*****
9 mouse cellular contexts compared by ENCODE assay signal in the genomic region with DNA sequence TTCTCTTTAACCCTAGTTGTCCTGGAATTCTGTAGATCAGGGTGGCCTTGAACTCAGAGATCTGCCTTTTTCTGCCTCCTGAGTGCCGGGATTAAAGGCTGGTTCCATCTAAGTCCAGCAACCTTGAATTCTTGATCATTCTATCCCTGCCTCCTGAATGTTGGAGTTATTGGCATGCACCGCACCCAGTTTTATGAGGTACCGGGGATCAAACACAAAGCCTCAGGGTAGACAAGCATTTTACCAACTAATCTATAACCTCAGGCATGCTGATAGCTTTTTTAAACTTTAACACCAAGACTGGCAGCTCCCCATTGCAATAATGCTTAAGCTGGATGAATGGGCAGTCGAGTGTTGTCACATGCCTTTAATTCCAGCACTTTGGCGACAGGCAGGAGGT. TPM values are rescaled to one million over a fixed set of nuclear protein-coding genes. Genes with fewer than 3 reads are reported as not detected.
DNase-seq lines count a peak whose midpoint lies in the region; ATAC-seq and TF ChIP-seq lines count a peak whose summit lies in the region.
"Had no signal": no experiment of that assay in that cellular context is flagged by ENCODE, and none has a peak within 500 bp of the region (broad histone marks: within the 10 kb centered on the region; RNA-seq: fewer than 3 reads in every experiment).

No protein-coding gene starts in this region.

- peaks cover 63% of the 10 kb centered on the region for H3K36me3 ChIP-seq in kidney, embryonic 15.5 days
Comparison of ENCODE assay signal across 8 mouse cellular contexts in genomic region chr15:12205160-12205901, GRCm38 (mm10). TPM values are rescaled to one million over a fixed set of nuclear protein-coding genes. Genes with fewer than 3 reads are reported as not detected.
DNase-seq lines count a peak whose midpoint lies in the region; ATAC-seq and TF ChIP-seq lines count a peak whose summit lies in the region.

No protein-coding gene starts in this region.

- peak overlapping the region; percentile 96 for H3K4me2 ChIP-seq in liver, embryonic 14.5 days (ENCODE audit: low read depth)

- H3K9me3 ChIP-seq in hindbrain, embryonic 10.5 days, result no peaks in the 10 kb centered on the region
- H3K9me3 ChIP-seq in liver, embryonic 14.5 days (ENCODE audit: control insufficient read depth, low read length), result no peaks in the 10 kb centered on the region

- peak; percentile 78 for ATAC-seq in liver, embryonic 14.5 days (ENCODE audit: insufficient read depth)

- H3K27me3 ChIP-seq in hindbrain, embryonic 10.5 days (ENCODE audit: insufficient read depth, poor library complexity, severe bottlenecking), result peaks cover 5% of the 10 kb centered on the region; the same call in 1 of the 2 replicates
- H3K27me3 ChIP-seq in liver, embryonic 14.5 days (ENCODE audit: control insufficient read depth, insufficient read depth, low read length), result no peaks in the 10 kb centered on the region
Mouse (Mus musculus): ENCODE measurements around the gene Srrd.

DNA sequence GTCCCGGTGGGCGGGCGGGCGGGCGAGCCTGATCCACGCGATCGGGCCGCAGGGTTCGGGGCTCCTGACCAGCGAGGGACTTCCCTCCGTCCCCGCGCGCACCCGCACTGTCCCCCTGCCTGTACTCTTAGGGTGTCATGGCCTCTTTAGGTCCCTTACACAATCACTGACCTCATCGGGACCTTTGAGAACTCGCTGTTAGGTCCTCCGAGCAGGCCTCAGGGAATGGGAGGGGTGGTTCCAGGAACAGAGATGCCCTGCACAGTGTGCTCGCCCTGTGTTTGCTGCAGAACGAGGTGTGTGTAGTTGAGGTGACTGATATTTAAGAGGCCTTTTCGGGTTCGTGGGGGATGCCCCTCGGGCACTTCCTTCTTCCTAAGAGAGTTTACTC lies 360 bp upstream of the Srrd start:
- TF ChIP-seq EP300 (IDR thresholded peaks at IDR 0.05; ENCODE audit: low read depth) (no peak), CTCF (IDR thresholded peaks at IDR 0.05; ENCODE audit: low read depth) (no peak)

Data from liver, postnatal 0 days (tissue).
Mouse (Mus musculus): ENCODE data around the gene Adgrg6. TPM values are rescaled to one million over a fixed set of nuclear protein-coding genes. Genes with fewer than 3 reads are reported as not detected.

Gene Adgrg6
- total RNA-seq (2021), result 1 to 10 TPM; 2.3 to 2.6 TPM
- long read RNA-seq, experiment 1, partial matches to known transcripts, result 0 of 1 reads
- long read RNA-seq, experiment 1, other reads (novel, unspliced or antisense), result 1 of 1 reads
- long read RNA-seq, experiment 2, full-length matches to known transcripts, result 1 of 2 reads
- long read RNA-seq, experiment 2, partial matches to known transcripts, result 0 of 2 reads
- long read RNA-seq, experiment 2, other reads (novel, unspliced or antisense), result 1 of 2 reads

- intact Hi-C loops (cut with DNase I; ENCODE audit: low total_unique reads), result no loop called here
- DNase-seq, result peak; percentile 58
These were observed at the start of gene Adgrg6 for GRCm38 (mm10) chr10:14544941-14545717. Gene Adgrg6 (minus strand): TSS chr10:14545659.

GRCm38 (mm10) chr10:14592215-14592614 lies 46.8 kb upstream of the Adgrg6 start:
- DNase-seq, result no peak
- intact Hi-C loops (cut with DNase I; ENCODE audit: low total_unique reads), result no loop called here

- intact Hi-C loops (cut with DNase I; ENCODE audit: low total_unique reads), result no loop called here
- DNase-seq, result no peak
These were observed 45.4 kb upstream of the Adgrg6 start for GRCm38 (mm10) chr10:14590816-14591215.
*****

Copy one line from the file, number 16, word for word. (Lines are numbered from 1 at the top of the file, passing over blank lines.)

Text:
DNA sequence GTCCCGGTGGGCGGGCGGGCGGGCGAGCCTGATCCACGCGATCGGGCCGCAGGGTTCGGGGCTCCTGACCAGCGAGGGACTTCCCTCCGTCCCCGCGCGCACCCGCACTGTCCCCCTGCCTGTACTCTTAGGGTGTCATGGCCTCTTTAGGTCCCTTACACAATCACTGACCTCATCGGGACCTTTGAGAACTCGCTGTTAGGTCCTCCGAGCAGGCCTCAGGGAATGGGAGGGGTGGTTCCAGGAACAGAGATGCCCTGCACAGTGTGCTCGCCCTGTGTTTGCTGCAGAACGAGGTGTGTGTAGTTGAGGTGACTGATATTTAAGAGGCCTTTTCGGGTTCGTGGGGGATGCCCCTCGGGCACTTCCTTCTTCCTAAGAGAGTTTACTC lies 360 bp upstream of the Srrd start: